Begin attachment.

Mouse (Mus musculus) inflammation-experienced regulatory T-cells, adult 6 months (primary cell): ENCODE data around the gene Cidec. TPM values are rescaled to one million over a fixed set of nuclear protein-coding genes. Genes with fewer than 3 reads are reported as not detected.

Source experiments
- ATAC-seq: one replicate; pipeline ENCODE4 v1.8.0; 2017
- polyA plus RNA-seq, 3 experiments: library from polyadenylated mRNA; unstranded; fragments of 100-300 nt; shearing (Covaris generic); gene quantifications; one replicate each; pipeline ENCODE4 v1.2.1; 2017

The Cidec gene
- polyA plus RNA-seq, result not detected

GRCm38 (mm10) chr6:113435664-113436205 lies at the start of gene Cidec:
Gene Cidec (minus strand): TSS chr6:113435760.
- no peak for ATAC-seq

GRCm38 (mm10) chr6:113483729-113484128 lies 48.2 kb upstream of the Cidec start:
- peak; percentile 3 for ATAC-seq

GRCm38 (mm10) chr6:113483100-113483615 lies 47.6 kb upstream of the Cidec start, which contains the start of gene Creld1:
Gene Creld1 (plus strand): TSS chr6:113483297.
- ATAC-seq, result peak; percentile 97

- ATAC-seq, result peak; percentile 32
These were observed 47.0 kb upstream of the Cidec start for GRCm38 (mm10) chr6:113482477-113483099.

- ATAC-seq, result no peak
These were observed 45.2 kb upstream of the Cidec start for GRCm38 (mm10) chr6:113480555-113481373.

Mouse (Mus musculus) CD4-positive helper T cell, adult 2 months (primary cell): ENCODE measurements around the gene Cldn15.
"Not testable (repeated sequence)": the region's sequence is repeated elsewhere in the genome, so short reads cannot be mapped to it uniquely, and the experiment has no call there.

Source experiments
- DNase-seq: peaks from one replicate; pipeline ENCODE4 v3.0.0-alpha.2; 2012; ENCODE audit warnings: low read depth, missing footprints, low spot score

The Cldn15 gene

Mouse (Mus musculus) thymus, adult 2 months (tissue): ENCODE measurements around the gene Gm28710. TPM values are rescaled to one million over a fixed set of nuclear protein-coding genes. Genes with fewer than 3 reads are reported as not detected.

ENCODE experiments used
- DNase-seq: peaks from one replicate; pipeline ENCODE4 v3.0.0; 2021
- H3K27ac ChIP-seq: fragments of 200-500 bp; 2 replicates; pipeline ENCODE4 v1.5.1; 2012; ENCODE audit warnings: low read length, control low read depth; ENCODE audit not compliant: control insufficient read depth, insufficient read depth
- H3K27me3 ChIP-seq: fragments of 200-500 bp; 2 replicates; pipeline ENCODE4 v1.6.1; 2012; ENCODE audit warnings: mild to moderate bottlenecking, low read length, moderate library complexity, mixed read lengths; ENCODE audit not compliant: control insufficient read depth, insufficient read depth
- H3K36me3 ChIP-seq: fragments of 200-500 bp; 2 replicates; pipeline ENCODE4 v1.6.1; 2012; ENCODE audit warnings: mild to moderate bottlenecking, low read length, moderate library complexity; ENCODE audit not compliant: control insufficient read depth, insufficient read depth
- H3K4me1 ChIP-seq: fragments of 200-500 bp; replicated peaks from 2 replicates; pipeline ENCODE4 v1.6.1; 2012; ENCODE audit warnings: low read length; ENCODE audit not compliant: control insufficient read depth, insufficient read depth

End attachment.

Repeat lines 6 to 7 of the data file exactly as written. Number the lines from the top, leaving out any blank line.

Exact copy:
- polyA plus RNA-seq, result not detected

GRCm38 (mm10) chr6:113435664-113436205 lies at the start of gene Cidec: